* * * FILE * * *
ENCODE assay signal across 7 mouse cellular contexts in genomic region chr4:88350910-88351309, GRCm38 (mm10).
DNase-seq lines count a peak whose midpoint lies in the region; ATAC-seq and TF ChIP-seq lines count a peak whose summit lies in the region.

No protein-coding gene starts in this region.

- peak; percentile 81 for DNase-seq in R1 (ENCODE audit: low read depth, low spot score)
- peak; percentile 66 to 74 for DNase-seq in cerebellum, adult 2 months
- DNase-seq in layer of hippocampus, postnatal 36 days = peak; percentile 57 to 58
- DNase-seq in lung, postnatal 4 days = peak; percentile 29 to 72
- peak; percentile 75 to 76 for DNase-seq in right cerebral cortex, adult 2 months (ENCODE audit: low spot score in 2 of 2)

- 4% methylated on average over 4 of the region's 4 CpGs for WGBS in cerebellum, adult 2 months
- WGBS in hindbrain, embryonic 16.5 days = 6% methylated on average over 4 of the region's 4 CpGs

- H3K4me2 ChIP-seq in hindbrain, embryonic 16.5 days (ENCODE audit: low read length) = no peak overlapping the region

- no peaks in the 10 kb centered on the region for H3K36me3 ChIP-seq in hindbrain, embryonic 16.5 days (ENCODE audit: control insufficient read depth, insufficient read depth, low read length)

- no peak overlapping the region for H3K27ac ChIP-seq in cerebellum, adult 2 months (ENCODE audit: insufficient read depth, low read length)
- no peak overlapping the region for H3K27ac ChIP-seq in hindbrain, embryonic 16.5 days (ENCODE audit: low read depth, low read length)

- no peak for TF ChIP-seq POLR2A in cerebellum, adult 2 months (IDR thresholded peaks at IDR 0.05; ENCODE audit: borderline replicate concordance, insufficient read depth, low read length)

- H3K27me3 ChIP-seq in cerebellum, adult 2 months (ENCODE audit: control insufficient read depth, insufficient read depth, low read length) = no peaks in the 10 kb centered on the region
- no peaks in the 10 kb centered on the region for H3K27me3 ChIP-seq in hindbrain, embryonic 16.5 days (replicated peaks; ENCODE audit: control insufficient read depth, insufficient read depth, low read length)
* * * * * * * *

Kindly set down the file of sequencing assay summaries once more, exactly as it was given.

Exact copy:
ENCODE assay signal across 7 mouse cellular contexts in genomic region chr4:88350910-88351309, GRCm38 (mm10).
DNase-seq lines count a peak whose midpoint lies in the region; ATAC-seq and TF ChIP-seq lines count a peak whose summit lies in the region.

No protein-coding gene starts in this region.

- peak; percentile 81 for DNase-seq in R1 (ENCODE audit: low read depth, low spot score)
- peak; percentile 66 to 74 for DNase-seq in cerebellum, adult 2 months
- DNase-seq in layer of hippocampus, postnatal 36 days = peak; percentile 57 to 58
- DNase-seq in lung, postnatal 4 days = peak; percentile 29 to 72
- peak; percentile 75 to 76 for DNase-seq in right cerebral cortex, adult 2 months (ENCODE audit: low spot score in 2 of 2)

- 4% methylated on average over 4 of the region's 4 CpGs for WGBS in cerebellum, adult 2 months
- WGBS in hindbrain, embryonic 16.5 days = 6% methylated on average over 4 of the region's 4 CpGs

- H3K4me2 ChIP-seq in hindbrain, embryonic 16.5 days (ENCODE audit: low read length) = no peak overlapping the region

- no peaks in the 10 kb centered on the region for H3K36me3 ChIP-seq in hindbrain, embryonic 16.5 days (ENCODE audit: control insufficient read depth, insufficient read depth, low read length)

- no peak overlapping the region for H3K27ac ChIP-seq in cerebellum, adult 2 months (ENCODE audit: insufficient read depth, low read length)
- no peak overlapping the region for H3K27ac ChIP-seq in hindbrain, embryonic 16.5 days (ENCODE audit: low read depth, low read length)

- no peak for TF ChIP-seq POLR2A in cerebellum, adult 2 months (IDR thresholded peaks at IDR 0.05; ENCODE audit: borderline replicate concordance, insufficient read depth, low read length)

- H3K27me3 ChIP-seq in cerebellum, adult 2 months (ENCODE audit: control insufficient read depth, insufficient read depth, low read length) = no peaks in the 10 kb centered on the region
- no peaks in the 10 kb centered on the region for H3K27me3 ChIP-seq in hindbrain, embryonic 16.5 days (replicated peaks; ENCODE audit: control insufficient read depth, insufficient read depth, low read length)